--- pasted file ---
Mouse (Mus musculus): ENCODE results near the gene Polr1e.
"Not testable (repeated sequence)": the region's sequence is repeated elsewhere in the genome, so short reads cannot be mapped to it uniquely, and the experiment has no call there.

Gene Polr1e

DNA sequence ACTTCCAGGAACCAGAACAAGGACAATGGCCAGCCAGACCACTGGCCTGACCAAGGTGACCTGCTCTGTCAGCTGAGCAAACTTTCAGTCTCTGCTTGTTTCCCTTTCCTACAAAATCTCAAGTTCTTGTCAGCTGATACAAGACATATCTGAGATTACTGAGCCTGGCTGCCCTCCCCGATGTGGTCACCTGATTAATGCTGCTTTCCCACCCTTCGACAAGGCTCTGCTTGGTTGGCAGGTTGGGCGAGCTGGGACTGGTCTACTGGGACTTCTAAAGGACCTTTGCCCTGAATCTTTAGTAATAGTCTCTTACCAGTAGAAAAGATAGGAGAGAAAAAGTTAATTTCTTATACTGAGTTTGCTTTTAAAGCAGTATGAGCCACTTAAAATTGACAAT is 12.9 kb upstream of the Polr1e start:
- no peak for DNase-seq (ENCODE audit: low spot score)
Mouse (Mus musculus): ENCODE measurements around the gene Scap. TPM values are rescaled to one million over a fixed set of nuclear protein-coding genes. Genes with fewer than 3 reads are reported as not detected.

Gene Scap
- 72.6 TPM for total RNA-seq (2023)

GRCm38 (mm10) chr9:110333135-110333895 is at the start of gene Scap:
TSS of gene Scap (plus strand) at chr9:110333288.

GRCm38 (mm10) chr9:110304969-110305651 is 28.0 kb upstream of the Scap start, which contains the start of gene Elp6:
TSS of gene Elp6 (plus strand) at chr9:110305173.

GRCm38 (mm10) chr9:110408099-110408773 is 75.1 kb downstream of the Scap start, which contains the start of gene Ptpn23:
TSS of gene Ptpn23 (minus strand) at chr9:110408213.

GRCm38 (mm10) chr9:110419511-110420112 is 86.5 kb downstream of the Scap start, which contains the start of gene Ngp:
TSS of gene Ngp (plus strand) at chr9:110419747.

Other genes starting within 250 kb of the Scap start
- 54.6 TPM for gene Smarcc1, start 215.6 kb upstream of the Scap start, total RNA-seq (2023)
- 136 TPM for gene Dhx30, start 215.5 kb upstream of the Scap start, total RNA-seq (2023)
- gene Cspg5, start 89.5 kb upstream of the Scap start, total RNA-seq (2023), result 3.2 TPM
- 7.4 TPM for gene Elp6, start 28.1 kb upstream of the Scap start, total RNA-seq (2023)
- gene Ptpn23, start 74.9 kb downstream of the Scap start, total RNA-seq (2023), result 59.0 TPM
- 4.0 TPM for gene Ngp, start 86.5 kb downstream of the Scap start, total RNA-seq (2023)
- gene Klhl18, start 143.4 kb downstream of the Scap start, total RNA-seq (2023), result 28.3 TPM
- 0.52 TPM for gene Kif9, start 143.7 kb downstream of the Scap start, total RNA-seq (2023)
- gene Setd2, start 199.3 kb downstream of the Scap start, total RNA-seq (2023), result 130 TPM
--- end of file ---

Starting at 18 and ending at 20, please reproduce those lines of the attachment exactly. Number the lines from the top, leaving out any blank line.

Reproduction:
- 54.6 TPM for gene Smarcc1, start 215.6 kb upstream of the Scap start, total RNA-seq (2023)
- 136 TPM for gene Dhx30, start 215.5 kb upstream of the Scap start, total RNA-seq (2023)
- gene Cspg5, start 89.5 kb upstream of the Scap start, total RNA-seq (2023), result 3.2 TPM